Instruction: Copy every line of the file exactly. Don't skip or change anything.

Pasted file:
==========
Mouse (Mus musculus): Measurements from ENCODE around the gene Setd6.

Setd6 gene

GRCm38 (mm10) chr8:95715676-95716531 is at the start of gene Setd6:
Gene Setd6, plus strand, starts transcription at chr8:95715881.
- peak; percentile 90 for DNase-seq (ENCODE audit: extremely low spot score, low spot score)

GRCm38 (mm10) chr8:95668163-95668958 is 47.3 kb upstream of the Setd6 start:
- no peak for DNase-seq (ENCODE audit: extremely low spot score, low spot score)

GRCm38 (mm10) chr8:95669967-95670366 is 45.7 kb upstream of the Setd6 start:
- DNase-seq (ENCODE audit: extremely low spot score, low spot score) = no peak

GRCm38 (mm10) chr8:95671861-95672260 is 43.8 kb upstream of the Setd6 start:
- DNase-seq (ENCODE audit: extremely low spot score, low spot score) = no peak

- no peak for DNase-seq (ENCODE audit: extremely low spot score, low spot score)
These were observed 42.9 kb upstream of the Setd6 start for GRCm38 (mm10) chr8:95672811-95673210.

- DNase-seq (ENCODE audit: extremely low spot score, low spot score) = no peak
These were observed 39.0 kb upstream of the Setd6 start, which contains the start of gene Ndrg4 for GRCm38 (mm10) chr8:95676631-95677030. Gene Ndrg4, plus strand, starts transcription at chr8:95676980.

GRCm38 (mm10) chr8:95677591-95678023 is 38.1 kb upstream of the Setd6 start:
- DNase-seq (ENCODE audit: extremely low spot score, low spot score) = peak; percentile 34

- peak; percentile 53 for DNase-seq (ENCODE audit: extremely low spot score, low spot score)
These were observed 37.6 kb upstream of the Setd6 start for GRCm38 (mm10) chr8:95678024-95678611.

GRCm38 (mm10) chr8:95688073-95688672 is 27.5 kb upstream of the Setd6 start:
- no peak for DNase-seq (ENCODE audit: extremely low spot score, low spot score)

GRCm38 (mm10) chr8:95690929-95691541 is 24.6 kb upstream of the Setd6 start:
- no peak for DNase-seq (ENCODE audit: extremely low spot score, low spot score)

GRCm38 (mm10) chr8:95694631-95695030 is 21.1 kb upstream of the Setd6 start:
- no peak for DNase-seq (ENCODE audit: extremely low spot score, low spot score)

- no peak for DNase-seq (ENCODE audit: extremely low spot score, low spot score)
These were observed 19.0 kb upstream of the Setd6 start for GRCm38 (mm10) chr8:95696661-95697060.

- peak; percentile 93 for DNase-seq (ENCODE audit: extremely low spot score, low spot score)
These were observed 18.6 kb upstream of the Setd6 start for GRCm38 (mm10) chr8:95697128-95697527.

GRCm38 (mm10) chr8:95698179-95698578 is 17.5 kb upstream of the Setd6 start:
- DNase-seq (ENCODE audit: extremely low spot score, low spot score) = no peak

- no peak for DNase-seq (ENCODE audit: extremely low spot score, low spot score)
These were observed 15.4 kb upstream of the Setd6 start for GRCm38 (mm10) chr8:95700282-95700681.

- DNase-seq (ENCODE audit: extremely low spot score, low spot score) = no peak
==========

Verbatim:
Mouse (Mus musculus): Measurements from ENCODE around the gene Setd6.

Setd6 gene

GRCm38 (mm10) chr8:95715676-95716531 is at the start of gene Setd6:
Gene Setd6, plus strand, starts transcription at chr8:95715881.
- peak; percentile 90 for DNase-seq (ENCODE audit: extremely low spot score, low spot score)

GRCm38 (mm10) chr8:95668163-95668958 is 47.3 kb upstream of the Setd6 start:
- no peak for DNase-seq (ENCODE audit: extremely low spot score, low spot score)

GRCm38 (mm10) chr8:95669967-95670366 is 45.7 kb upstream of the Setd6 start:
- DNase-seq (ENCODE audit: extremely low spot score, low spot score) = no peak

GRCm38 (mm10) chr8:95671861-95672260 is 43.8 kb upstream of the Setd6 start:
- DNase-seq (ENCODE audit: extremely low spot score, low spot score) = no peak

- no peak for DNase-seq (ENCODE audit: extremely low spot score, low spot score)
These were observed 42.9 kb upstream of the Setd6 start for GRCm38 (mm10) chr8:95672811-95673210.

- DNase-seq (ENCODE audit: extremely low spot score, low spot score) = no peak
These were observed 39.0 kb upstream of the Setd6 start, which contains the start of gene Ndrg4 for GRCm38 (mm10) chr8:95676631-95677030. Gene Ndrg4, plus strand, starts transcription at chr8:95676980.

GRCm38 (mm10) chr8:95677591-95678023 is 38.1 kb upstream of the Setd6 start:
- DNase-seq (ENCODE audit: extremely low spot score, low spot score) = peak; percentile 34

- peak; percentile 53 for DNase-seq (ENCODE audit: extremely low spot score, low spot score)
These were observed 37.6 kb upstream of the Setd6 start for GRCm38 (mm10) chr8:95678024-95678611.

GRCm38 (mm10) chr8:95688073-95688672 is 27.5 kb upstream of the Setd6 start:
- no peak for DNase-seq (ENCODE audit: extremely low spot score, low spot score)

GRCm38 (mm10) chr8:95690929-95691541 is 24.6 kb upstream of the Setd6 start:
- no peak for DNase-seq (ENCODE audit: extremely low spot score, low spot score)

GRCm38 (mm10) chr8:95694631-95695030 is 21.1 kb upstream of the Setd6 start:
- no peak for DNase-seq (ENCODE audit: extremely low spot score, low spot score)

- no peak for DNase-seq (ENCODE audit: extremely low spot score, low spot score)
These were observed 19.0 kb upstream of the Setd6 start for GRCm38 (mm10) chr8:95696661-95697060.

- peak; percentile 93 for DNase-seq (ENCODE audit: extremely low spot score, low spot score)
These were observed 18.6 kb upstream of the Setd6 start for GRCm38 (mm10) chr8:95697128-95697527.

GRCm38 (mm10) chr8:95698179-95698578 is 17.5 kb upstream of the Setd6 start:
- DNase-seq (ENCODE audit: extremely low spot score, low spot score) = no peak

- no peak for DNase-seq (ENCODE audit: extremely low spot score, low spot score)
These were observed 15.4 kb upstream of the Setd6 start for GRCm38 (mm10) chr8:95700282-95700681.

- DNase-seq (ENCODE audit: extremely low spot score, low spot score) = no peak